The bus to Santiago was cramped and the air conditioning blowing something fierce. Junot Diaz‘s nerd jokes and Dominican curse words entertained me as the man next to me slept soundly and exhaled hotly against my neck.
Alberto, Carlos, Federico, and Raul, all painters from Moca and members of Grupo Garabato, were waiting for me as I climbed over the passengers and hauled my backpack out of the luggage storage. Their jovial smiles and hugs were such a pleasant surprise. How could they be hugging and kissing me like we had been friends for years? And yet they were.
Off we sped to Carlos’ house for showers, beer, and long conversations in rocking chairs. [You will notice that this — beer and long conversations in rocking chairs — will be a recurring theme in my DR experience.]
On Saturday, we loaded in the car to leave Santiago and head off to Moca. There, we visited Carlos and Federico’s studios. Their mothers insisted on making food and coffee in each place, looking at me like I obviously must be starving to death.
In Carlos’ studio, I was exclaiming over his stacks and stacks of prolific paintings. In typical Dominican fashion — hospitable to the nth degree — Carlos set up an easel with paints and urged me to paint until finally I acquiesced. That day would be the first time I had painted since leaving for the first country of this project. In 20 minutes, on the easel stood a quick portrait of Raul reading a book, and I gazed at the brush in my hand, confused about how that image had suddenly appeared. A good omen of Moca’s effusive passion and creative energy.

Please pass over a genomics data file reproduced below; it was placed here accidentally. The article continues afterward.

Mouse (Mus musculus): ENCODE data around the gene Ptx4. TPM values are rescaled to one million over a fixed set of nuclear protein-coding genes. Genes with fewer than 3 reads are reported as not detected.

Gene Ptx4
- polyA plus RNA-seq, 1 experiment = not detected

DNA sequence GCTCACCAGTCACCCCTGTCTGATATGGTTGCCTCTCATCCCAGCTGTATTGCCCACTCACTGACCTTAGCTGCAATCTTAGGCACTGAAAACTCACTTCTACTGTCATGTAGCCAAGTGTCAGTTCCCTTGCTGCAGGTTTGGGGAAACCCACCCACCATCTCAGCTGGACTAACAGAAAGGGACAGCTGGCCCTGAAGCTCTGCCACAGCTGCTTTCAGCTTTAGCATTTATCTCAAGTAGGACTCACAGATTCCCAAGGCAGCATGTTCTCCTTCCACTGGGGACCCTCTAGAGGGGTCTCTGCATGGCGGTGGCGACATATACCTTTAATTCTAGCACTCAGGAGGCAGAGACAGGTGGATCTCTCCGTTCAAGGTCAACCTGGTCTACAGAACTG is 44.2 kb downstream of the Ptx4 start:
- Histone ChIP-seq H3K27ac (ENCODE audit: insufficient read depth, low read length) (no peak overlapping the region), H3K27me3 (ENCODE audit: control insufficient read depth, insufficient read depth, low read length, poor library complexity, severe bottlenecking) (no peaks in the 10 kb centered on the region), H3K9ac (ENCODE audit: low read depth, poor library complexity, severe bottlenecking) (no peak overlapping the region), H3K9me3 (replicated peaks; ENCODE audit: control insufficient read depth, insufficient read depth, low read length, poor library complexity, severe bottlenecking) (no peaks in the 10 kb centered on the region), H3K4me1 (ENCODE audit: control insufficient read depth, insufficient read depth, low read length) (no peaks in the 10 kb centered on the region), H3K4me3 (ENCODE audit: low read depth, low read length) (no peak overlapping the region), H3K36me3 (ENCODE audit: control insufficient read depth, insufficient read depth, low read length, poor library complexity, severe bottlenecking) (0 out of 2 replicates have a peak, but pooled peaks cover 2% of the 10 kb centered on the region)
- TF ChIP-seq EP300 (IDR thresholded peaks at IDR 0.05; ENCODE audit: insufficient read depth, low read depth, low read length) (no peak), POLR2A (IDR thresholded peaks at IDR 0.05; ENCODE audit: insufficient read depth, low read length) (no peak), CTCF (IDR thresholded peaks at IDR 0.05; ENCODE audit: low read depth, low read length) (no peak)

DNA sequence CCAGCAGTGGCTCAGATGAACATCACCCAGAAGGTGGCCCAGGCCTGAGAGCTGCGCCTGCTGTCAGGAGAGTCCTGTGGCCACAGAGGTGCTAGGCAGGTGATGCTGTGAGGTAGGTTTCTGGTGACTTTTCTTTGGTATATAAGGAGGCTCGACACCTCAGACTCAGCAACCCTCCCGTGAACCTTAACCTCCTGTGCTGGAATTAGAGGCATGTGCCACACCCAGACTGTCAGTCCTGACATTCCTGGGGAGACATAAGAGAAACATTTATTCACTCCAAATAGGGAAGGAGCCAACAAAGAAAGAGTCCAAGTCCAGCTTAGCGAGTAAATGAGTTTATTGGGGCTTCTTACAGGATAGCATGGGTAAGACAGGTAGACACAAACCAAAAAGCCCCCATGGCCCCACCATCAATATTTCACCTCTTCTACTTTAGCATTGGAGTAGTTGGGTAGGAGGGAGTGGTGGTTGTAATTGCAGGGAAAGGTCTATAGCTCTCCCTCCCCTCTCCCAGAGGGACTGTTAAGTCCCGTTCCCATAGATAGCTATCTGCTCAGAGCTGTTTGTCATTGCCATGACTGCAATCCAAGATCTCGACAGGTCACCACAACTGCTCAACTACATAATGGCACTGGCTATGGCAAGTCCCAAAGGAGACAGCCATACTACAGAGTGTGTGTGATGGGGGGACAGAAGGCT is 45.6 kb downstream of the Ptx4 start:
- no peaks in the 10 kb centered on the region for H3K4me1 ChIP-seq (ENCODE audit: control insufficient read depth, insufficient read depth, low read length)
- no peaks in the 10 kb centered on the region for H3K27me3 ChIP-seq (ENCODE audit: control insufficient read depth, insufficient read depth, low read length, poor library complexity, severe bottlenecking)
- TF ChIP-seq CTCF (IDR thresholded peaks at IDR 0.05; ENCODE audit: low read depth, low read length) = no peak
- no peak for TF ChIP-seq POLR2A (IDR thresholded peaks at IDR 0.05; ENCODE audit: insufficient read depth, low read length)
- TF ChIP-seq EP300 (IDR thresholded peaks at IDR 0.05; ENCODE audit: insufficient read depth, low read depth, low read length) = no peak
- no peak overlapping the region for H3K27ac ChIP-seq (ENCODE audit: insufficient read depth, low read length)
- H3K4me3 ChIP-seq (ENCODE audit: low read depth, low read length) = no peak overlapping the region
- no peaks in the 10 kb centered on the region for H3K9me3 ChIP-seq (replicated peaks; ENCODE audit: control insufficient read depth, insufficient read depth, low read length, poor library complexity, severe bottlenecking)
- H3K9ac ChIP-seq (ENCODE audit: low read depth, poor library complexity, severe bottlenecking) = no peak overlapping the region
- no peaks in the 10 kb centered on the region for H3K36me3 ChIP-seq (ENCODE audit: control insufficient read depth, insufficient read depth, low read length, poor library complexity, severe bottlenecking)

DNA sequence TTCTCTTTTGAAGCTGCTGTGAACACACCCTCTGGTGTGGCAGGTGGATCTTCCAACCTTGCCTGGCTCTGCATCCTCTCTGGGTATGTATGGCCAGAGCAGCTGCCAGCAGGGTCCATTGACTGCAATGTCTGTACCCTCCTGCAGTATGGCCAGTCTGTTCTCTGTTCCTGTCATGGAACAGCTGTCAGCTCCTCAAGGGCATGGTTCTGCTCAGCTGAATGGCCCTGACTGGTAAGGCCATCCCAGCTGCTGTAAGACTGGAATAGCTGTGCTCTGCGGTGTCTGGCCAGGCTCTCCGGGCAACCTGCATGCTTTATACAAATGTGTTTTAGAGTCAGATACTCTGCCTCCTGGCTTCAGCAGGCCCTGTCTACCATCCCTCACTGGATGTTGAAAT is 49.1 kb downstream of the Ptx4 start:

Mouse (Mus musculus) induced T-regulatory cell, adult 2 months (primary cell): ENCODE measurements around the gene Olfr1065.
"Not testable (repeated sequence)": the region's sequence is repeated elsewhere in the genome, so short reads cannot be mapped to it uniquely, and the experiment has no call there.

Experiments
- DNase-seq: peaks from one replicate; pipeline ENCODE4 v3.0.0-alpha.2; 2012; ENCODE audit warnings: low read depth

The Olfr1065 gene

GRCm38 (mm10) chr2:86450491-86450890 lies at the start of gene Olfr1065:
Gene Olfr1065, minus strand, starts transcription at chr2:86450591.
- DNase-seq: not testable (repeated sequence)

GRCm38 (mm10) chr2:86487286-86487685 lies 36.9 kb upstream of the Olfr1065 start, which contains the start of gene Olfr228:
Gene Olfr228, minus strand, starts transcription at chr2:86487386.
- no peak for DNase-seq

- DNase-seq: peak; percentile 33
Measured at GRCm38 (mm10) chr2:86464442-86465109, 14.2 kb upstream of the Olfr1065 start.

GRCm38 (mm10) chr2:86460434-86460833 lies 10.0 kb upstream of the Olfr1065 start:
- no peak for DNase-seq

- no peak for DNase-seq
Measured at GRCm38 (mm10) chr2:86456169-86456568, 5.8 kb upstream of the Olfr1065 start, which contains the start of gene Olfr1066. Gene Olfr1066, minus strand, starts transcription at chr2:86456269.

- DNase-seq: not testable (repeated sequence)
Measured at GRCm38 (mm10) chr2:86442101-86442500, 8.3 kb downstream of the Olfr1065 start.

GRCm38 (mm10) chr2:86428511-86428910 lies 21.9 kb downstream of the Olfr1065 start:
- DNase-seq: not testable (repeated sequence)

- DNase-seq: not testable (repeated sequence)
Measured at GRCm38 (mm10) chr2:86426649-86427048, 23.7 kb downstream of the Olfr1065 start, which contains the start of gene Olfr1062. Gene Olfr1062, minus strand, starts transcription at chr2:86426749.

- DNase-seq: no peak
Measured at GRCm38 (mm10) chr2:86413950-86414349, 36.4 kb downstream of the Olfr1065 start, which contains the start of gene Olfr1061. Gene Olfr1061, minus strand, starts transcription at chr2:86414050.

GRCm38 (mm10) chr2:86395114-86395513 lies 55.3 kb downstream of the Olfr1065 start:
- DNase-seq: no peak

On Sunday, we went on a long drive to see the hundreds of murals in Moca, Salcedo, and Tenares. The Mirabal sisters, iconic figures in the DR’s history, were originially from Salcedo, and many of the murals in the area honor their legacy:
The Mirabal Sisters were the Great Martyrs of that period. Patría Mercedes, Minerva Argentina, and María Teresa — three beautiful sisters from Salcedo who resisted Trujillo and were murdered for it. (One of the main reasons why the women from Salcedo have reputations for being so incredibly fierce, don’t take shit from nobody, not even a Trujillo.) Their murders and the subsequent public outcry are believed by many to have signaled the official beginning of the end of the Trujillato, the “tipping point,” when folks finally decided enough was enough. (p. 83, The Brief and Wondrous Life of Oscar Wao by Junot Diaz)
The following days have been a blur of visits to artists’ studios, smoking cigars, and having long philosophical conversations in rocking chairs while waiting for the afternoon rains to stop so that we can head off on Alberto’s little scooter to the next artist’s home.
The madres and abuelas urge me to eat at every house and kiss my cheeks. The babies sit in my lap, play with my hair, and giggle incessantly. Everyone laughs at the jokes I tell in slow broken Spanish. Every conversation devolves into one about the importance of art and the role of the artist in society. The passion and generosity here surpass any language barriers. The mutual understanding of art and its power binds us together.
(And as I finish this last sentence, once again, more food has been placed next to me. Have I magically withered into a skeleton?? What is going on??)